Charlotte Duffield heads down to XO on Kirkgate to explore the subtleties concealed in the colour white.
It was a bleakly grey and blustery afternoon when I visited the new temporary XO gallery, in Leeds’s Kirkgate Dewhurst building; full length rounded windows comprise one wall of the gallery space, making you feel like a goldfish in a bowl observing the monotony of the outside world. XO’s opening exhibition, An arrangement in White aimed to examine the relationship with the colour white and its significance. It claimed to create an immersive space away from distractions, and the starkly white wooden floorboards, and repetitively chiming music certainly contributed to an other-worldly aura. Emerging and mid-career artists had contributed pieces aiming to explore various connotations of the colour, from purity and divinity to oppression, and thus revealed the contradictory nature of the colour.
XO’s exhibition offers a distinct and theoretical examination of a common and connotative colour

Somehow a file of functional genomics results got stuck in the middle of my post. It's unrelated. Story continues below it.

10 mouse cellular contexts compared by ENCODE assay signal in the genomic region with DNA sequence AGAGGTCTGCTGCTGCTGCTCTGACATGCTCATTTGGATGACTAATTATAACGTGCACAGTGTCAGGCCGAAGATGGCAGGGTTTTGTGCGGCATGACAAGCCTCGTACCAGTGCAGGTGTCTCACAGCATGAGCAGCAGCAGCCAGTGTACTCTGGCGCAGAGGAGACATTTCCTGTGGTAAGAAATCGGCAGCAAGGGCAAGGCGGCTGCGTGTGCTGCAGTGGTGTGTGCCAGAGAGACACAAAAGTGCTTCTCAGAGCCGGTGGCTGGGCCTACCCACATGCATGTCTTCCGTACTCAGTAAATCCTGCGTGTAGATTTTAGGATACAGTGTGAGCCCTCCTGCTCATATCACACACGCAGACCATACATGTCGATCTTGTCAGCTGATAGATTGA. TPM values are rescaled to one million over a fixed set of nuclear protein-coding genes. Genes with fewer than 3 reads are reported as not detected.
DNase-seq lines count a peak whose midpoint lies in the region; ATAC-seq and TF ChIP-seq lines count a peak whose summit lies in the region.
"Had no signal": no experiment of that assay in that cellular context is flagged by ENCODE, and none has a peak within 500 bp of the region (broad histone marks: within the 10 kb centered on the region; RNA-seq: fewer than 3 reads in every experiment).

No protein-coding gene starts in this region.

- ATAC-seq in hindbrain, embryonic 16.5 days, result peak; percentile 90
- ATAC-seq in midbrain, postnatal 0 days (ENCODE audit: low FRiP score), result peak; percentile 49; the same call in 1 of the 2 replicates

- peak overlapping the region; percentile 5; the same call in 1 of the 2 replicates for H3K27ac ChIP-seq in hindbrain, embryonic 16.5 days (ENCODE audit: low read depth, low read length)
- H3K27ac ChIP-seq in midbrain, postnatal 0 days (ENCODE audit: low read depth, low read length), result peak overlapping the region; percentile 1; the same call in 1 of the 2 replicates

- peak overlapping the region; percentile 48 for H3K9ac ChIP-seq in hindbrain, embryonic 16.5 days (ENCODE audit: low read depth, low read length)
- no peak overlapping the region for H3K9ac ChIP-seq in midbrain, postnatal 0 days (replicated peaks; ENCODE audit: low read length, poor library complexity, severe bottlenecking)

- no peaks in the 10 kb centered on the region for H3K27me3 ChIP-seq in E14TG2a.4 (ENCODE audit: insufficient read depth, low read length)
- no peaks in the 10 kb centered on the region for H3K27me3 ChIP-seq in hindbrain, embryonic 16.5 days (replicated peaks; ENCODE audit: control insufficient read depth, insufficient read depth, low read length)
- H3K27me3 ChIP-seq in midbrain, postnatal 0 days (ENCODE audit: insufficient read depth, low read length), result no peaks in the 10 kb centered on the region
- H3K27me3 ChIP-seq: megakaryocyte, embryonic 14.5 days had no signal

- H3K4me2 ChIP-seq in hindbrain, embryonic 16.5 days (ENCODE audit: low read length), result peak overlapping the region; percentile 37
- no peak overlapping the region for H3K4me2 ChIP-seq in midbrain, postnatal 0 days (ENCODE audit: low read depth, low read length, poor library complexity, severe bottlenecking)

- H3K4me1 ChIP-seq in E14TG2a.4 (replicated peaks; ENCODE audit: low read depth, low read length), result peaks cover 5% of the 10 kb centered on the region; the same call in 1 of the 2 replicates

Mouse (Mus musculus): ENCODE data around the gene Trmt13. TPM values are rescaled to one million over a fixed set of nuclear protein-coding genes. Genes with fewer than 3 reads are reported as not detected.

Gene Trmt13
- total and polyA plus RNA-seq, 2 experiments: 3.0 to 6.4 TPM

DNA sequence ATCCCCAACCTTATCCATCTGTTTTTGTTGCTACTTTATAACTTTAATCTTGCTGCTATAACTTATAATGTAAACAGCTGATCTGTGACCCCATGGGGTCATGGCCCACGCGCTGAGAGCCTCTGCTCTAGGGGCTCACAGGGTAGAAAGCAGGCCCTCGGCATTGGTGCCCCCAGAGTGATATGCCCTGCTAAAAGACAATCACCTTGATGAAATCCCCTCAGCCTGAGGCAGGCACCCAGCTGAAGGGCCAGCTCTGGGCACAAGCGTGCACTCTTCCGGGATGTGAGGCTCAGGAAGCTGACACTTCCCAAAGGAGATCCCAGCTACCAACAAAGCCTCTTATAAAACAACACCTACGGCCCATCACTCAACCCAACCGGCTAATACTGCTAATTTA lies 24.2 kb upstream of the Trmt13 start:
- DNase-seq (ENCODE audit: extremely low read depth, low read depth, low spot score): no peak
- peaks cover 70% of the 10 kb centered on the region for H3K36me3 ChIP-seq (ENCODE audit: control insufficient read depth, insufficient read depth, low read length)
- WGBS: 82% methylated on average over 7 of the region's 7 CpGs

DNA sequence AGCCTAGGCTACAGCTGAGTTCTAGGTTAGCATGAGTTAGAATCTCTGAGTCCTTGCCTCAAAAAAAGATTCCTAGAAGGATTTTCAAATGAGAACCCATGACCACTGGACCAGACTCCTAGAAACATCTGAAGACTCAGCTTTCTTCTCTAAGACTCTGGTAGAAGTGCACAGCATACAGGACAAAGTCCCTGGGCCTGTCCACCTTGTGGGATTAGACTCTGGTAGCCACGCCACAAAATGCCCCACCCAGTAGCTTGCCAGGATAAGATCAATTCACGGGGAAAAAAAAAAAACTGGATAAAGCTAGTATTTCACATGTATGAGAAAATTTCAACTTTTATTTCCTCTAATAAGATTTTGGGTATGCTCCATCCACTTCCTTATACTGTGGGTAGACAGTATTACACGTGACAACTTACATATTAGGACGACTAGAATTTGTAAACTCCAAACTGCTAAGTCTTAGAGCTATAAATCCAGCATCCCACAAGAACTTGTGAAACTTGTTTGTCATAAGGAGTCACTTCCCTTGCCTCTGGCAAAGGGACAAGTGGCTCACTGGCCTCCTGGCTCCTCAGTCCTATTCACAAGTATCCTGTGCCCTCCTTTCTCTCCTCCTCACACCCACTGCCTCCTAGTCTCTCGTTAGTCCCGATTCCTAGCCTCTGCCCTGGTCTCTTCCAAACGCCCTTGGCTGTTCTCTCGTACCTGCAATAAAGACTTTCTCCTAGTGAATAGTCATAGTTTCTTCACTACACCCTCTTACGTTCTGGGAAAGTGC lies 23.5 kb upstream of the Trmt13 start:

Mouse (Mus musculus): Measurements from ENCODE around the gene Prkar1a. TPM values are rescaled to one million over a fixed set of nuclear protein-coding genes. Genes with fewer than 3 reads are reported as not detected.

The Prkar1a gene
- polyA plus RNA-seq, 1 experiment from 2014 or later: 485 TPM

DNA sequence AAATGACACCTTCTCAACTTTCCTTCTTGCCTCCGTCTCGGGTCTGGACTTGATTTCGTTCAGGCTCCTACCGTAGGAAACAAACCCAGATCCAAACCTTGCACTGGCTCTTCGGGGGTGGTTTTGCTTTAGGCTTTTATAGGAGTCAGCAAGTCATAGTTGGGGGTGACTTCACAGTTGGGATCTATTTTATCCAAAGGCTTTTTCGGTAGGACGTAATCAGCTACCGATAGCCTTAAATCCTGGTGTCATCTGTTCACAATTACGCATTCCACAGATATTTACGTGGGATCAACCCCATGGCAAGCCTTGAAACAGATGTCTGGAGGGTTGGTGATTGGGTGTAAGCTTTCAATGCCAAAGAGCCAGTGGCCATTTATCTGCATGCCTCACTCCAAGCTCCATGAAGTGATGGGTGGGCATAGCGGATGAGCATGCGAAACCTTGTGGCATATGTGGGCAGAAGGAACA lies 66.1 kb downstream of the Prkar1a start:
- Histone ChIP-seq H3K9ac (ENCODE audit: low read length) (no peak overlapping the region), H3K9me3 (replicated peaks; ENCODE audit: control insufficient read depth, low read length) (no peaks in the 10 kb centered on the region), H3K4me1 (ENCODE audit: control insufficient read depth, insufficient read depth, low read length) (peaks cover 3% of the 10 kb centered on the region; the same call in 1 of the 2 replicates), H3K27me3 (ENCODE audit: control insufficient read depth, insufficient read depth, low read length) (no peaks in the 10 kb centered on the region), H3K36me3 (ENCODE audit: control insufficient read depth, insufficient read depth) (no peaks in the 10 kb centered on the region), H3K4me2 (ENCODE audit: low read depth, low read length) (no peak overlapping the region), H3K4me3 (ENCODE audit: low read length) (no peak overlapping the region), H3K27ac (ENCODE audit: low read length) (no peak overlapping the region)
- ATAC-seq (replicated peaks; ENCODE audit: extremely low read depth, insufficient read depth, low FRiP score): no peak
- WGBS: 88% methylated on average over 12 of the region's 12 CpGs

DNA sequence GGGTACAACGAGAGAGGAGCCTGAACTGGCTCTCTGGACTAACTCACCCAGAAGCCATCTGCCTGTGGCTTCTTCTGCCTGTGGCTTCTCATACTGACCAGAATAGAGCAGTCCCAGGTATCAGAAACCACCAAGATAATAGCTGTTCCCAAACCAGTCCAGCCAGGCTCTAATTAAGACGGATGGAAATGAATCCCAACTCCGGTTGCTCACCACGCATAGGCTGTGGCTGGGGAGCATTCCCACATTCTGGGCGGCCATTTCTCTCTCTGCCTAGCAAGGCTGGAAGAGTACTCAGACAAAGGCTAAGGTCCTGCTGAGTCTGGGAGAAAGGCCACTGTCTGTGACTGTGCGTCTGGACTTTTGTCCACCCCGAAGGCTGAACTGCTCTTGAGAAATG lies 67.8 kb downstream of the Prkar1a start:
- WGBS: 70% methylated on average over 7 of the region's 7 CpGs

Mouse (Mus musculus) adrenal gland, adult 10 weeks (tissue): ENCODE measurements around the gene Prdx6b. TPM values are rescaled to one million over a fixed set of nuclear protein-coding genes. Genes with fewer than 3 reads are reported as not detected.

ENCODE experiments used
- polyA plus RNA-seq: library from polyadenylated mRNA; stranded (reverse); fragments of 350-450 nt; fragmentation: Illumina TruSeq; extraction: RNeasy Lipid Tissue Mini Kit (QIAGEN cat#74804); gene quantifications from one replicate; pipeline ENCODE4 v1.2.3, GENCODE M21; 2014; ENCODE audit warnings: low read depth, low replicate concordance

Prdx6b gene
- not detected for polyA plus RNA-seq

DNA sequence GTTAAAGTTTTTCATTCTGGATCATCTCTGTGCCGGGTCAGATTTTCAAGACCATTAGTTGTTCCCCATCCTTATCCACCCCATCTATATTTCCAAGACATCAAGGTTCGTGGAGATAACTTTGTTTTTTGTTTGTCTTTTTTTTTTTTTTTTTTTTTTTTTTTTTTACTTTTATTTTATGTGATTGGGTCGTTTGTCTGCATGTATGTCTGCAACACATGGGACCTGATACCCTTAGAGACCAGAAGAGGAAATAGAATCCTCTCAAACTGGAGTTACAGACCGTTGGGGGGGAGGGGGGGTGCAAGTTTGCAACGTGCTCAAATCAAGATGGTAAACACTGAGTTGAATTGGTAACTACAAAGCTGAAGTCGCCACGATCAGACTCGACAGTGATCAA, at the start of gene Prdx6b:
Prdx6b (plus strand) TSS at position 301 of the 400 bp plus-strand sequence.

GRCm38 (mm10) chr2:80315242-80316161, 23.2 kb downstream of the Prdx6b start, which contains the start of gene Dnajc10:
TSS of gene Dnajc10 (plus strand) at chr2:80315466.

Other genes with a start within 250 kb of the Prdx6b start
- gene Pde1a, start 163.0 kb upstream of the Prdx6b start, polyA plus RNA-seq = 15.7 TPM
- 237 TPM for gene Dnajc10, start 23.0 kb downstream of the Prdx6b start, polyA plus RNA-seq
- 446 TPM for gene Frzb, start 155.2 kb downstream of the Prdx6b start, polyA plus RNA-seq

The open plan arrangement of the exhibition allows the viewer to wander amongst the exhibits, experiencing each piece spontaneously and formulate their own opinions on the linkages between each artefact. The pieces varied from photographs and singular objects such as a hand painted pub sign, white Adidas tracksuit and large roll of brail, to installations. A large white cloud inscribed in black lettering with the phrase ‘…oh god…’ hangs from the ceiling, as a reminder of heavenly associations, and a series of striped pyjamas similarly allude to dream-filled sleep. Other installations were more obscure, such as a food processor arranged on moss, and a sculpted white face; what the exhibition lacks in visual satisfaction it makes up for in prompting exploration of thought and individual interpretation. Surprisingly, after twenty minutes, the resonating music was grating and the barrenness of the room induced feelings of negativity and discomfort rather than ethereal splendour. For those willing to analyse and probe into the meaning of white, or merely escape the grey drizzle, XO’s exhibition offers a distinct and theoretical examination of a common and connotative colour.